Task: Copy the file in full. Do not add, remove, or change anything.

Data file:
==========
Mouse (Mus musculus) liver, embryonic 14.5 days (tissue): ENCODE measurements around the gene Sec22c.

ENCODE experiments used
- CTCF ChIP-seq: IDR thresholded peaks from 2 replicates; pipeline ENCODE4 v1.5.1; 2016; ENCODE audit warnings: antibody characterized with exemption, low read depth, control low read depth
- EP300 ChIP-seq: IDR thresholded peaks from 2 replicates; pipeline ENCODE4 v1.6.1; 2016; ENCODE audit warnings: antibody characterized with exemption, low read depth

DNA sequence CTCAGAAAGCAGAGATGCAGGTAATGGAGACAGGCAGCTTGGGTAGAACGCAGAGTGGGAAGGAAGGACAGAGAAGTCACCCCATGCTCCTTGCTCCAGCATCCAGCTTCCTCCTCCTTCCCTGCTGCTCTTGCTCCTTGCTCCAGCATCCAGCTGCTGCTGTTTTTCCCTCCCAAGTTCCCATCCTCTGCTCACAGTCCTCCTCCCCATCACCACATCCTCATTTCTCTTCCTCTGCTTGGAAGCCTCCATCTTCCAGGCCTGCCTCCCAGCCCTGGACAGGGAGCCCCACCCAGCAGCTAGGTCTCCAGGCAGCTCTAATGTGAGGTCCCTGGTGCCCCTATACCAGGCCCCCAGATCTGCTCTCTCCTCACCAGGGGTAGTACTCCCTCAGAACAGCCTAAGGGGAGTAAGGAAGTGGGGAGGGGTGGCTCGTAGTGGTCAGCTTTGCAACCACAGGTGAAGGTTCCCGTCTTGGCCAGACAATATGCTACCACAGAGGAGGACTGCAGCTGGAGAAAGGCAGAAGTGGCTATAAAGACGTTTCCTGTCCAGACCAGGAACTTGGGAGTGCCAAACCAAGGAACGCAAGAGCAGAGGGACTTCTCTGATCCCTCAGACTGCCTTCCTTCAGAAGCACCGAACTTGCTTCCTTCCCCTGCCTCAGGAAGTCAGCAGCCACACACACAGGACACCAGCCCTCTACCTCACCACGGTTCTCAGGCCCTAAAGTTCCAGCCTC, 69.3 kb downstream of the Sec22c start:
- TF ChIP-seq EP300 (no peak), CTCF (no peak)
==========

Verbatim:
Mouse (Mus musculus) liver, embryonic 14.5 days (tissue): ENCODE measurements around the gene Sec22c.

ENCODE experiments used
- CTCF ChIP-seq: IDR thresholded peaks from 2 replicates; pipeline ENCODE4 v1.5.1; 2016; ENCODE audit warnings: antibody characterized with exemption, low read depth, control low read depth
- EP300 ChIP-seq: IDR thresholded peaks from 2 replicates; pipeline ENCODE4 v1.6.1; 2016; ENCODE audit warnings: antibody characterized with exemption, low read depth

DNA sequence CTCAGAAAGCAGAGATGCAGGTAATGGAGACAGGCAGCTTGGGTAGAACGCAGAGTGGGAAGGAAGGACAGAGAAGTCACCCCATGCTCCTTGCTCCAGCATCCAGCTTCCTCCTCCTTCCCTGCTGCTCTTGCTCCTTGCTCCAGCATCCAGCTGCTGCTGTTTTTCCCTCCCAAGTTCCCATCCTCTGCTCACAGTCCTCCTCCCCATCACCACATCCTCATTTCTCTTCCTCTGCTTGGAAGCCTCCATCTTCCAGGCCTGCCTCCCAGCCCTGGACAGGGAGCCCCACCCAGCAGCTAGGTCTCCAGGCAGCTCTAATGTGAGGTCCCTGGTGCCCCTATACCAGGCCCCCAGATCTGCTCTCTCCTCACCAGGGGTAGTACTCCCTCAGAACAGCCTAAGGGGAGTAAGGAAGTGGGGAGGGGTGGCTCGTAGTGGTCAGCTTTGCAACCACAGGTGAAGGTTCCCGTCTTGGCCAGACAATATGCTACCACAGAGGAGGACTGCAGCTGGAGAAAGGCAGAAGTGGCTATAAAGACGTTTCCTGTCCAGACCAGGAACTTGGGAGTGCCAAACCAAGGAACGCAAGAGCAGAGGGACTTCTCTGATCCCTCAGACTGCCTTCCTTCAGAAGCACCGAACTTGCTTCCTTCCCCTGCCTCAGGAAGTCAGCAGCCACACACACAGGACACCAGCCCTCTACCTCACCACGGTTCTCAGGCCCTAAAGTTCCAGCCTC, 69.3 kb downstream of the Sec22c start:
- TF ChIP-seq EP300 (no peak), CTCF (no peak)